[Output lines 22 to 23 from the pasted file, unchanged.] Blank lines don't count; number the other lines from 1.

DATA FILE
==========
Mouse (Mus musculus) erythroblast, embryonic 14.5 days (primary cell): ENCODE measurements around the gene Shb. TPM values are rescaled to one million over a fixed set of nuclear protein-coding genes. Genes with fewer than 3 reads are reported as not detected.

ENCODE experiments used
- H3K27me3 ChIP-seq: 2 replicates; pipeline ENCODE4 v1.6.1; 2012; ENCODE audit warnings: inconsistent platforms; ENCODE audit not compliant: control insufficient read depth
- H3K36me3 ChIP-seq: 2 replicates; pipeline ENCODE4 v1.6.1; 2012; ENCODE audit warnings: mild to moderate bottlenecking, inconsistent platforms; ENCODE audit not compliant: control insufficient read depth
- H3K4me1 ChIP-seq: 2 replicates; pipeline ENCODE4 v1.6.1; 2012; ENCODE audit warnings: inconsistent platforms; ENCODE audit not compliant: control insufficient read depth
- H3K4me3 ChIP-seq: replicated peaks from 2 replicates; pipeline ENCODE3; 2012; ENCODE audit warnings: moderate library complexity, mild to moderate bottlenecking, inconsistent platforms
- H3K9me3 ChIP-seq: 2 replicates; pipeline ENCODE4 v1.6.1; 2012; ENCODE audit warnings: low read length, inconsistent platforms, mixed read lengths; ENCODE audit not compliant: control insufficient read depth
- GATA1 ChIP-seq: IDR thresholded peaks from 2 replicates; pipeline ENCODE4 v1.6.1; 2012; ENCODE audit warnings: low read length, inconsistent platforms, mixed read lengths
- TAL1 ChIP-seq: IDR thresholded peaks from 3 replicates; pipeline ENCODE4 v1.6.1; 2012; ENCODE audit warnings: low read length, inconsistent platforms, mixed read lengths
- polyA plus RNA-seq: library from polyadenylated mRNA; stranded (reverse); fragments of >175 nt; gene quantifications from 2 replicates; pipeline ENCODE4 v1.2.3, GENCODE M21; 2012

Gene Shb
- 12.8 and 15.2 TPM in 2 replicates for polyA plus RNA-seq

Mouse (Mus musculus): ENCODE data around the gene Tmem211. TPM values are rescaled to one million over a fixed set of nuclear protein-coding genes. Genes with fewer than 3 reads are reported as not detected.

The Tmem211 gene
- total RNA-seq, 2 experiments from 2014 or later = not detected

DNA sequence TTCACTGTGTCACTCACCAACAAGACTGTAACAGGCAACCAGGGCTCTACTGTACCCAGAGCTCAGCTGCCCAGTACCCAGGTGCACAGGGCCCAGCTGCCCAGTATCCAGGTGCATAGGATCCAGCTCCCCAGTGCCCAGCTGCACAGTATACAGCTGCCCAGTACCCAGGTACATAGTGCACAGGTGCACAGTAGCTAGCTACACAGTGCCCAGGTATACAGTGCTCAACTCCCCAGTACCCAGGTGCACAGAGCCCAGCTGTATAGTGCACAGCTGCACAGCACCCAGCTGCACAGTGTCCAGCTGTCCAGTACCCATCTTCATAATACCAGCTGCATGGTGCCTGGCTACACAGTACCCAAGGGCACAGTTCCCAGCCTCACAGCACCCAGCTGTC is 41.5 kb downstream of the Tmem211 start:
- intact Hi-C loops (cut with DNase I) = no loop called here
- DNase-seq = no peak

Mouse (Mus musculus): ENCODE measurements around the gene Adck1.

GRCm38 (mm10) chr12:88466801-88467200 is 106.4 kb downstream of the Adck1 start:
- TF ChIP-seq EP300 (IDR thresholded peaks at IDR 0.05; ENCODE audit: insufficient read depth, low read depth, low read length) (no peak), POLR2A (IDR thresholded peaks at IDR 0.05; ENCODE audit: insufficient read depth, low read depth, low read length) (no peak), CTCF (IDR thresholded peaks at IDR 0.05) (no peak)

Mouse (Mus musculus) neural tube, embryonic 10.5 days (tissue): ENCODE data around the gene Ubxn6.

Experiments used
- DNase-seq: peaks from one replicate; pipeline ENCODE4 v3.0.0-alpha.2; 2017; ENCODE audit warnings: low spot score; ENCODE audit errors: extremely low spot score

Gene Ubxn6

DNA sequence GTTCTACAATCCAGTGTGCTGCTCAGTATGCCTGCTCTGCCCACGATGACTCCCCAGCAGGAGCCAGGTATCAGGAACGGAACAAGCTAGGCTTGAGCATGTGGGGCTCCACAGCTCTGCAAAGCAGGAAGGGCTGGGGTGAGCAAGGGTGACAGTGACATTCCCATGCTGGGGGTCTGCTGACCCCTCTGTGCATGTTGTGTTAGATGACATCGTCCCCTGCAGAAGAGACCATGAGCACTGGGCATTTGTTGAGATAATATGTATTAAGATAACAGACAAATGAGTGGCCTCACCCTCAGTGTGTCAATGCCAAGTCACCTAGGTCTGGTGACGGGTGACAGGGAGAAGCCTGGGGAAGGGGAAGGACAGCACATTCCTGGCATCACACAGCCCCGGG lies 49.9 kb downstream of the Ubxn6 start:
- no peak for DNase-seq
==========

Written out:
Mouse (Mus musculus) neural tube, embryonic 10.5 days (tissue): ENCODE data around the gene Ubxn6.

Experiments used